Mae Axton

A photograph of Nashville songwriter Mae Axton who wrote Heartbreak Hotel.

Mae Axton

Mae Axton wrote hundreds of songs during her life, but she will always be best known for one—“Heartbreak Hotel.” That song, which she co-wrote with Tommy Durden, was the first major hit for Elvis Presley, in 1956.

The multitalented, high-energy Mae also worked as a music promoter, disc jockey, and high-school teacher. Mae is further known for being the mother of songwriter, singer, and actor Hoyt Axton.

Early life

Mae was born as Mae Boren on September 14, 1914, in Bardwell, Texas. Her family moved to Oklahoma when she was a child. She obtained a degree in journalism from the University of Oklahoma. (Her brother David later became an Oklahoma governor, U.S. senator, and president of the University of Oklahoma.) After her graduation, Mae worked as a reporter for Life magazine and as a teacher of journalism and English.

In the mid-1930s, Mae married John Axton, who was an officer in the U.S. Navy. The couple had two sons—Hoyt and John (who eventually became an attorney). They moved to Jacksonville, Florida, when the elder John became stationed at the naval base there. Mae worked as a teacher at a Jacksonville high school, where her husband became a football coach. She also began to devote more time to her love of songwriting and music.

Elvis and “Heartbreak Hotel”

A photograph of songwriter Mae Axton and Elvis Presley together at a show.

Mae Axton and Elvis Presley

By the early to mid-1950s, Mae had developed a number of connections in the music industry. The best-known of these connections was music executive, song publisher, and songwriter Fred Rose (famous for his work with Hank Williams). She also became a songwriting partner with Jacksonville musicians named Tommy Durden and Glen Reeves.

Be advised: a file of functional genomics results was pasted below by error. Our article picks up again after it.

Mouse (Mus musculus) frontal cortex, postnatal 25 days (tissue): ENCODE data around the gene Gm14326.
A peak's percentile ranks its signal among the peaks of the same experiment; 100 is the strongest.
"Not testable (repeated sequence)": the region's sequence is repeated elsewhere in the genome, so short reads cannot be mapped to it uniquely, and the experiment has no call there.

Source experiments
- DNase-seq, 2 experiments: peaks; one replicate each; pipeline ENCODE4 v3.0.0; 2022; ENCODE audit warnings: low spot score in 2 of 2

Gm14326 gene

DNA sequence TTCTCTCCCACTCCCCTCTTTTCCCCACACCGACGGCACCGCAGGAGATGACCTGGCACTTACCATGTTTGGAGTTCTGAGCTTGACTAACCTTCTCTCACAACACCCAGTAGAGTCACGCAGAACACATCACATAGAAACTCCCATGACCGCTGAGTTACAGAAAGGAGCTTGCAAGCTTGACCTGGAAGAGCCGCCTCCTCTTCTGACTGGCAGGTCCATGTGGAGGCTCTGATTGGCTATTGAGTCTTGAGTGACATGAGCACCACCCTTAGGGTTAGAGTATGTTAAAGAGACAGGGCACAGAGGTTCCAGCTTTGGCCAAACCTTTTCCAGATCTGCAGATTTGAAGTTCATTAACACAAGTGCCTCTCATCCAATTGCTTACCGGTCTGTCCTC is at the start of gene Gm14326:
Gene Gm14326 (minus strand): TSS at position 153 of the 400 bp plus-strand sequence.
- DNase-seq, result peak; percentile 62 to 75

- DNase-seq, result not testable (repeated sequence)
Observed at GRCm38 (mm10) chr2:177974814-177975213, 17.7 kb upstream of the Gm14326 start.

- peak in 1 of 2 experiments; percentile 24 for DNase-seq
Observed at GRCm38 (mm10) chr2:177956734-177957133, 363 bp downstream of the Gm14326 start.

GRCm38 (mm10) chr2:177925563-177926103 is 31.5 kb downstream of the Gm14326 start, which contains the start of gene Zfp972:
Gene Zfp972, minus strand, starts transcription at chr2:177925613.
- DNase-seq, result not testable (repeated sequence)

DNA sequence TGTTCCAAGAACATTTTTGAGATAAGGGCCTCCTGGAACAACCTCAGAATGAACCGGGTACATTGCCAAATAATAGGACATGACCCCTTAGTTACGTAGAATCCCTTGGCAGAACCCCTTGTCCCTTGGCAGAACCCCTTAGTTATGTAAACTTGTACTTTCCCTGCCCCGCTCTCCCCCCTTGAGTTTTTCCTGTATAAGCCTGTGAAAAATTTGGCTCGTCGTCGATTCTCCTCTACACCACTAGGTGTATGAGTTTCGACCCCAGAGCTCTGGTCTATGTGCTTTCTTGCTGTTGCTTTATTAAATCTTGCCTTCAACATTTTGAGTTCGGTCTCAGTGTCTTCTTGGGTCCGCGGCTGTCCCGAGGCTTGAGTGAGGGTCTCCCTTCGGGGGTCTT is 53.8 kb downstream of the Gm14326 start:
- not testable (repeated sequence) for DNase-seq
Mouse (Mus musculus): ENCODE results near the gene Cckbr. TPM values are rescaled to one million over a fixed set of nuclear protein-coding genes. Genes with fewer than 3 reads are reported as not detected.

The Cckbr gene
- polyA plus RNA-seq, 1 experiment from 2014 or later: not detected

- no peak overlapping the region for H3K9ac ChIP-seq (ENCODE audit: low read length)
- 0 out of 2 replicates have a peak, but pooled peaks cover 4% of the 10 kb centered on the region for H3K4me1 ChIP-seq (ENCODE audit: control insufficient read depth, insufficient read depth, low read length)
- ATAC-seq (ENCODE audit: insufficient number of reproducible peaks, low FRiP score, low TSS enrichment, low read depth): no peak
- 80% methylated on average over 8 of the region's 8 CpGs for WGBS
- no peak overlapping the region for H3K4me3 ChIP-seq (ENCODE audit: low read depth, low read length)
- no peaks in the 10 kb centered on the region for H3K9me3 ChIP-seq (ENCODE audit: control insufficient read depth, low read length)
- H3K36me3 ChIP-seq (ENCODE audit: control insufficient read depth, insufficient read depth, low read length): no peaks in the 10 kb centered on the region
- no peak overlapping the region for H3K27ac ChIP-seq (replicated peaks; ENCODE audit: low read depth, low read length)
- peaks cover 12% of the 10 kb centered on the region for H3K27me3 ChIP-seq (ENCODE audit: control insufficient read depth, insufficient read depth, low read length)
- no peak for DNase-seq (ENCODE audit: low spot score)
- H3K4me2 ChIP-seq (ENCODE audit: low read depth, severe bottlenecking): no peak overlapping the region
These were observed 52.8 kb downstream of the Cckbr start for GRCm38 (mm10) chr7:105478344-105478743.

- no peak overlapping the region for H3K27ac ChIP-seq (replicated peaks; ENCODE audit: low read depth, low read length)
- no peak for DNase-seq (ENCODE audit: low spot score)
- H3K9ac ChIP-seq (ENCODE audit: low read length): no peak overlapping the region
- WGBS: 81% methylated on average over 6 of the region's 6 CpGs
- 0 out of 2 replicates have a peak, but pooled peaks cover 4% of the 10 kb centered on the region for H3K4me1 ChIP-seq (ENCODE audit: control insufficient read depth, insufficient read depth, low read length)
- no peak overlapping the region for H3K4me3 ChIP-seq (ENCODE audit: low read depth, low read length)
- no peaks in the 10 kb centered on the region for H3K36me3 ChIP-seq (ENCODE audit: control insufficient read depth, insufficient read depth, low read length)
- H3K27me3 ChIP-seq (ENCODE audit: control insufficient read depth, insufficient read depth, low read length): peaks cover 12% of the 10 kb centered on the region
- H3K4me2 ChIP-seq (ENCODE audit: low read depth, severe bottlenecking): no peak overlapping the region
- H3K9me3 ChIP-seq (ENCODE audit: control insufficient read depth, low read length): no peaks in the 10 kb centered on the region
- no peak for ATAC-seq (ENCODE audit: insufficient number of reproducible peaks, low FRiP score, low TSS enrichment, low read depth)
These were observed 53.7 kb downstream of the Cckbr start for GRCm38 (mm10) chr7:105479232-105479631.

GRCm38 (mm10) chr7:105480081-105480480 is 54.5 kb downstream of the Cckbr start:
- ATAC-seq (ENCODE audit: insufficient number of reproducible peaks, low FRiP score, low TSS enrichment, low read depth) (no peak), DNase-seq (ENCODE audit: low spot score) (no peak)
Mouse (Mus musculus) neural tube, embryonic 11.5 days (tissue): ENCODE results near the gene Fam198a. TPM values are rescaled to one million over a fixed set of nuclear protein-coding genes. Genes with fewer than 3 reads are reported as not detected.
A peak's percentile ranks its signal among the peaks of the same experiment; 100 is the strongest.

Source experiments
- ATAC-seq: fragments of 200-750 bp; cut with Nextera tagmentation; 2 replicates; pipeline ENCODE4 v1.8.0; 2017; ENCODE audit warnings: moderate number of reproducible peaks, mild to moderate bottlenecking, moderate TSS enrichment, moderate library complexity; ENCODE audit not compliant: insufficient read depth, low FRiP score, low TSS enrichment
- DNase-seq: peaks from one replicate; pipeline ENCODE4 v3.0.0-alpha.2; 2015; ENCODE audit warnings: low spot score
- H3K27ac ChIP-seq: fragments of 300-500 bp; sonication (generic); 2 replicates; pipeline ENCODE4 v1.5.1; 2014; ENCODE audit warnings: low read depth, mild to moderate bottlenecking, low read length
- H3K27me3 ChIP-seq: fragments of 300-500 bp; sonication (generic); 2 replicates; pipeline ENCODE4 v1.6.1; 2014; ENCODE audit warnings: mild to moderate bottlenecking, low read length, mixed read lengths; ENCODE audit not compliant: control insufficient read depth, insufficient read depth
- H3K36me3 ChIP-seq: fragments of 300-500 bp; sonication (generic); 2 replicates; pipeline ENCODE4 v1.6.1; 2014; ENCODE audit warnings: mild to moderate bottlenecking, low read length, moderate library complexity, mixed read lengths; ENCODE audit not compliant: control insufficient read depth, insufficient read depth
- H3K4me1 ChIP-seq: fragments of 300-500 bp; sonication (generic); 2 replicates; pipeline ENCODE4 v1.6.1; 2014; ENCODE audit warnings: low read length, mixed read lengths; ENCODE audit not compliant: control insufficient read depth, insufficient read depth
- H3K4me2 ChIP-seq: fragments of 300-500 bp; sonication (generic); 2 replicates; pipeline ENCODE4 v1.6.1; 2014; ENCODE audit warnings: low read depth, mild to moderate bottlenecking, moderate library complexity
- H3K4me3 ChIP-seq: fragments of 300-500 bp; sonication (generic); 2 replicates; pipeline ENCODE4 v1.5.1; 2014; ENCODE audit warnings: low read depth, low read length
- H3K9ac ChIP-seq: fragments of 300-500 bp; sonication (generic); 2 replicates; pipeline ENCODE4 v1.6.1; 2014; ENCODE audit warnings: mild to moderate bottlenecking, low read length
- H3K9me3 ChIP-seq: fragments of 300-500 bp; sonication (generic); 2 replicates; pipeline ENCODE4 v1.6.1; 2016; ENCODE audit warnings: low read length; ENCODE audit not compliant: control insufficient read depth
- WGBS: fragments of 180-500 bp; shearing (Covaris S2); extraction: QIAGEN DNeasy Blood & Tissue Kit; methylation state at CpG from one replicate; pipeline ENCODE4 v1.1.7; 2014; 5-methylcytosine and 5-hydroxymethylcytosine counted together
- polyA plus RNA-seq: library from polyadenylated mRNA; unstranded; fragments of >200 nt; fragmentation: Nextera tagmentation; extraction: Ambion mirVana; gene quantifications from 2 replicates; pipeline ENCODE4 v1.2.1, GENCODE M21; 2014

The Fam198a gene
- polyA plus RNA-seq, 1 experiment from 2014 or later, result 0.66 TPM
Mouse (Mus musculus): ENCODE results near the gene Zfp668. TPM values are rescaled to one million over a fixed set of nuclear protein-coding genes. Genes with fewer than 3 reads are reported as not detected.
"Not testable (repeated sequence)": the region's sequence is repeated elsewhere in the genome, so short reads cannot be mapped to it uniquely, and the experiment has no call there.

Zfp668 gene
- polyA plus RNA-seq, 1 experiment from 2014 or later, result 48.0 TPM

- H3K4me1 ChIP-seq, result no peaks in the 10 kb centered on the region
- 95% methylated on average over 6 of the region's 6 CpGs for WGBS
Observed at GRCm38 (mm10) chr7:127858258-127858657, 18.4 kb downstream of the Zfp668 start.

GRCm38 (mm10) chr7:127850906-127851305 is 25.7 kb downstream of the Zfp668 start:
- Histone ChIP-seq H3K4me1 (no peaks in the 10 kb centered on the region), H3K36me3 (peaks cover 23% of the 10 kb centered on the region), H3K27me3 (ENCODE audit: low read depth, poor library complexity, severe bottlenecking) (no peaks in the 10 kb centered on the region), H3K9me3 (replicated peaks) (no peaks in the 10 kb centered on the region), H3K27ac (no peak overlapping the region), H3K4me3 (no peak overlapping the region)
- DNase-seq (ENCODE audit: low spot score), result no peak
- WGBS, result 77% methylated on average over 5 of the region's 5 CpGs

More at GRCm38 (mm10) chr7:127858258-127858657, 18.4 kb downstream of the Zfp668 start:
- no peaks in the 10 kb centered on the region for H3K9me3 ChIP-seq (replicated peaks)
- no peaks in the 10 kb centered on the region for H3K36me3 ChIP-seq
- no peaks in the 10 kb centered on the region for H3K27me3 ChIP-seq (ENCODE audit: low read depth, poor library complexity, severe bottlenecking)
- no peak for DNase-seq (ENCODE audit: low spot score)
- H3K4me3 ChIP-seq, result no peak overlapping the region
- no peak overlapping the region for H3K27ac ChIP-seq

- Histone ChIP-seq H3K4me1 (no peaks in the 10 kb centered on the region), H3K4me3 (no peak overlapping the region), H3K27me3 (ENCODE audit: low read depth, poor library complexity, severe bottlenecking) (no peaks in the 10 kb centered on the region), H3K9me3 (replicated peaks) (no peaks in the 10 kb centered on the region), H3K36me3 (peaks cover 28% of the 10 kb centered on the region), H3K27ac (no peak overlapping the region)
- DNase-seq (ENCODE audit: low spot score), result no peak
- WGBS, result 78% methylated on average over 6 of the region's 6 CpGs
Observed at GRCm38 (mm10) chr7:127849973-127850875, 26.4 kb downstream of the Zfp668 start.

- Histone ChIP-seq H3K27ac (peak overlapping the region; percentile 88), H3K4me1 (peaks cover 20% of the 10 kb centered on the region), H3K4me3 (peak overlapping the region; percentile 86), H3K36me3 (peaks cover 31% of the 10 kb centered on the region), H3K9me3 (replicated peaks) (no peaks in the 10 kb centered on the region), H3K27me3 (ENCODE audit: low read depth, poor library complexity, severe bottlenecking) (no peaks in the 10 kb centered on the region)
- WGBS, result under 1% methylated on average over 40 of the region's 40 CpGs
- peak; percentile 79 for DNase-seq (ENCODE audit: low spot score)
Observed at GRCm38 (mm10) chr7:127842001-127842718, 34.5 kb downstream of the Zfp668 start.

Ernest Tubb and Perry Como were a couple of the artists who recorded early Axton compositions. During this time, she also worked as a teacher. radio disc jockey, and music promoter (including for Hank Snow).

Mae had a keen eye for performing talent, and she saw something special in a young singer named Elvis Presley. The “hillbilly cat” was beginning to attract notice with his recordings for Sun Records and his performances in the South.

Mae and country-music promoter Bob Neal worked together to promote Elvis early in his career, beginning in early 1955. That was before “Colonel” Tom Parker took over Presley’s management later that year. Mae interviewed Elvis on her radio show in mid-1955 and helped him get signed by RCA Victor in late 1955.

Mae and her writing partner Durden made history in mid-1955 when they wrote “Heartbreak Hotel.” Durden started writing the sad song on his own, inspired by a Miami news story about a man who killed himself by jumping out of a hotel window, leaving behind a suicide note that read, “I walk a lonely street.” Durden showed his partially written lyrics to Mae, and she made the song edgier with her additions. She then played a demo of the tune to Elvis, who recorded it—but only after Parker insisted that Presley get co-writing credit. Mae later said that she was happy to split the songwriting royalties with Elvis.